Rabbis of the nation's largest liberal Jewish denomination voted overwhelmingly Wednesday to approve traditional conversion rituals that were once rejected.
The rabbis also made it clear that new converts are welcomed, correcting a long-held impression that Judaism was largely restricted to those born into the faith. The vote in Monterey, Calif., by the Central Conference of American Rabbis, the rabbinical arm of the Reform movement, marked a dramatic departure from the modernist vision of its founders in the late 1890s. Those rabbis, who put greater stock in rationalism, declared that ritual was meaningless.
"We lived in a different world then," said Rabbi Richard Shapiro, chairman of the committee on conversion. "Reform was operating in a much more exclusively intellectual framework at the time."
The conversion guidelines, optional for both rabbis and converts, bring the Reform movement closer to practices observed by Conservative and Orthodox Jews. The guidelines suggest immersion in a ritual bath known as a mikvah and circumcision for men. If a man has already been circumcised, the guidelines call for drawing a single drop of blood from the circumcised area.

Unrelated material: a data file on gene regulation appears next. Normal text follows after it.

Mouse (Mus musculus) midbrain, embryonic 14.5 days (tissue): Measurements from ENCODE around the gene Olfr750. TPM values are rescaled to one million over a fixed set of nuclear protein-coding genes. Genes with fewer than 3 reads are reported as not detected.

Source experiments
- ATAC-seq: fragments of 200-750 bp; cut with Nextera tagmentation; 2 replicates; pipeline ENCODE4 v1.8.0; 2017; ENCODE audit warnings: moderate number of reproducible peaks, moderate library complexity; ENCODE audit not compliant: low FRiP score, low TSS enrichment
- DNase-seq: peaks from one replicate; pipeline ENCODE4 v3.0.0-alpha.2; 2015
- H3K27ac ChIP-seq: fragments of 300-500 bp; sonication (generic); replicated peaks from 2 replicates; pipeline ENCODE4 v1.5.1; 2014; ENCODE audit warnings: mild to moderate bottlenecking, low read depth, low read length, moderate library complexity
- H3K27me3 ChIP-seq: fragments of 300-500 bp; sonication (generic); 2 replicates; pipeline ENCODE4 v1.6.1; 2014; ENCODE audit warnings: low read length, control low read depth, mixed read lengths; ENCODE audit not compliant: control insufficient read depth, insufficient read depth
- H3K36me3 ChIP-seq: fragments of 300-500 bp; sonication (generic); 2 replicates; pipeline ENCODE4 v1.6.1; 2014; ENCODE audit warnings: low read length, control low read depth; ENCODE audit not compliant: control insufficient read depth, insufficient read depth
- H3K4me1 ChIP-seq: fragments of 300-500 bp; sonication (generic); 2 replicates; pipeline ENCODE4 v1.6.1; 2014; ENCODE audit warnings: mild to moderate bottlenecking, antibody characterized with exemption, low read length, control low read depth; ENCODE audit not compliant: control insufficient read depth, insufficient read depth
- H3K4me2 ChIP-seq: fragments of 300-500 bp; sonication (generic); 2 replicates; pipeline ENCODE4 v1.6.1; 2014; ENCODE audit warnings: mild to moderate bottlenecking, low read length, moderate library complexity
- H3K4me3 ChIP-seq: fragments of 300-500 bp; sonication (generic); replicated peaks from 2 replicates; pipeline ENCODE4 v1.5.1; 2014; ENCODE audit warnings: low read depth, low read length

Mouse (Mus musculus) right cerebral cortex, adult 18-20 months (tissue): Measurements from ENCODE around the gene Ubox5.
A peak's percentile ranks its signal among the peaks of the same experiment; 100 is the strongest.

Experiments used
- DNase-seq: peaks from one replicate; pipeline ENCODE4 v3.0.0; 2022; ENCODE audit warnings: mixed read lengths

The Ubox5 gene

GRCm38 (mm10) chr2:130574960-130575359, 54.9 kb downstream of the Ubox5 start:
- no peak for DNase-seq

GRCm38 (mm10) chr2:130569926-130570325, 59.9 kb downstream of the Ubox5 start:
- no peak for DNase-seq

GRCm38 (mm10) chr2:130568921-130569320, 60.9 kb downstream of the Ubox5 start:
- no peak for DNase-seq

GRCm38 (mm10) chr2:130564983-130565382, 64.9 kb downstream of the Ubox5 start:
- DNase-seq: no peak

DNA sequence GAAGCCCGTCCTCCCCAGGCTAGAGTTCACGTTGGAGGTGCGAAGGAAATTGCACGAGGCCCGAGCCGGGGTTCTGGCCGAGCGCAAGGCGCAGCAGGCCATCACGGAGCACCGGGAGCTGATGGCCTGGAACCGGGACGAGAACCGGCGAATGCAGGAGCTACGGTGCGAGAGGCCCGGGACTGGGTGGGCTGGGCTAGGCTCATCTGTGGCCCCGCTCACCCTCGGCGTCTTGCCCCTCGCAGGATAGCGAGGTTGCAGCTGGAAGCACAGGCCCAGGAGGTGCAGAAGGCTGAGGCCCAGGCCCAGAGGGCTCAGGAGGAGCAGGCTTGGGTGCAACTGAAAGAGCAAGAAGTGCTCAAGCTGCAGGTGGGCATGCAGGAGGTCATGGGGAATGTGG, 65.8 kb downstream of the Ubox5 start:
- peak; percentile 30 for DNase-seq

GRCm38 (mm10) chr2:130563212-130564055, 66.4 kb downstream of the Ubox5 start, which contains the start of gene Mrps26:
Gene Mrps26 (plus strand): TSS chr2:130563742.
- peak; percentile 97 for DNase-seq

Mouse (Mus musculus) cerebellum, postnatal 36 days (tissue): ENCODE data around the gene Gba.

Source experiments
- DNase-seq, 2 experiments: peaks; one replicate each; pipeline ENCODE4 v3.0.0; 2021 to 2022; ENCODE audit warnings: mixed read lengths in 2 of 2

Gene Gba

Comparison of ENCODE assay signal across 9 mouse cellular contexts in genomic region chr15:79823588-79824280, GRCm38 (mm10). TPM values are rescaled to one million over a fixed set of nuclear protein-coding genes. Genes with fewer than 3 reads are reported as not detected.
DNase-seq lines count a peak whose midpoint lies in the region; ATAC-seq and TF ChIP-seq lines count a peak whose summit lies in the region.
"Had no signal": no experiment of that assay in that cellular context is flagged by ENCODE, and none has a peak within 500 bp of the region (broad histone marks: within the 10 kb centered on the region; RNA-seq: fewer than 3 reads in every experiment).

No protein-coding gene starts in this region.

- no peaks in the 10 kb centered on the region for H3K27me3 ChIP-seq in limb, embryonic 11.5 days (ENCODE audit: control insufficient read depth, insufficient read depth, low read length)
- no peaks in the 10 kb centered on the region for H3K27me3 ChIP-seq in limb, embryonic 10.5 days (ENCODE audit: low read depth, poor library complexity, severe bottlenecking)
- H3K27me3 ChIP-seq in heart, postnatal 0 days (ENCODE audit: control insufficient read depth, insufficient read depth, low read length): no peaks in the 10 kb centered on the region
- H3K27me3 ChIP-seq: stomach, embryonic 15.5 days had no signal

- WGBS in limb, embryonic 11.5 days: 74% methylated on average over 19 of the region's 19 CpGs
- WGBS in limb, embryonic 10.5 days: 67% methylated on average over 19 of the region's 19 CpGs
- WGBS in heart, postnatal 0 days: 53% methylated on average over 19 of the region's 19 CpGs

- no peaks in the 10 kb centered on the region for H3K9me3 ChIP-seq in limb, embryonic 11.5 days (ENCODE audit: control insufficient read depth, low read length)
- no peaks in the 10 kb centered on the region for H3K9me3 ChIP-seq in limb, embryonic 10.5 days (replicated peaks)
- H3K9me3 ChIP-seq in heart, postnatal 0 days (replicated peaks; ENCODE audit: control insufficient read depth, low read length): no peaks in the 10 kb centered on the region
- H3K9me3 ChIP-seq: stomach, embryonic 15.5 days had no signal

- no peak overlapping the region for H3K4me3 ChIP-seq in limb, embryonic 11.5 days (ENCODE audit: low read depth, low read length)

The guidelines say conversion is a process that should take at least a year and include classroom learning, living a Jewish life, spiritual exploration and Rabbinic counseling. Candidates should be examined by a Bet Din, or panel of three learned Jews, preferably rabbis, the guidelines suggest.
Spiritual seekers are looking for a sense of connection and community that traditional observances can offer, said Rabbi David Ellenson, president of Hebrew Union College-Jewish Institute of Religion.
"The type of absolute faith that people had in reason, a legacy of the Enlightenment, has been altered--not abandoned, but altered," Ellenson said.
The conversion guidelines are part of a broader trend toward traditionalism in American religious life, Ellenson said. In 1999, the wearing of yarmulkes, using Hebrew in services and observing kosher dietary laws were officially accepted by the conference.
The conversion guidelines are also a response to a growing interest in Judaism by non-Jews, including those who marry a Jewish partner, or single individuals looking for a spiritual home, said Shapiro, rabbi at Congregation B'nai B'rith in Santa Barbara.
"We are actively encouraging those who are seeking, those who are married to Jews to at least consider Judaism as a possibility," Shapiro said.
The rabbinical conference said that it wants to welcome converts not simply into the liberal Reform stream, but to also encourage them to more readily identify themselves as Jews.
"There is an obligation to use rituals recognized by the entire Jewish community, including more traditional segments," the conference said in a statement.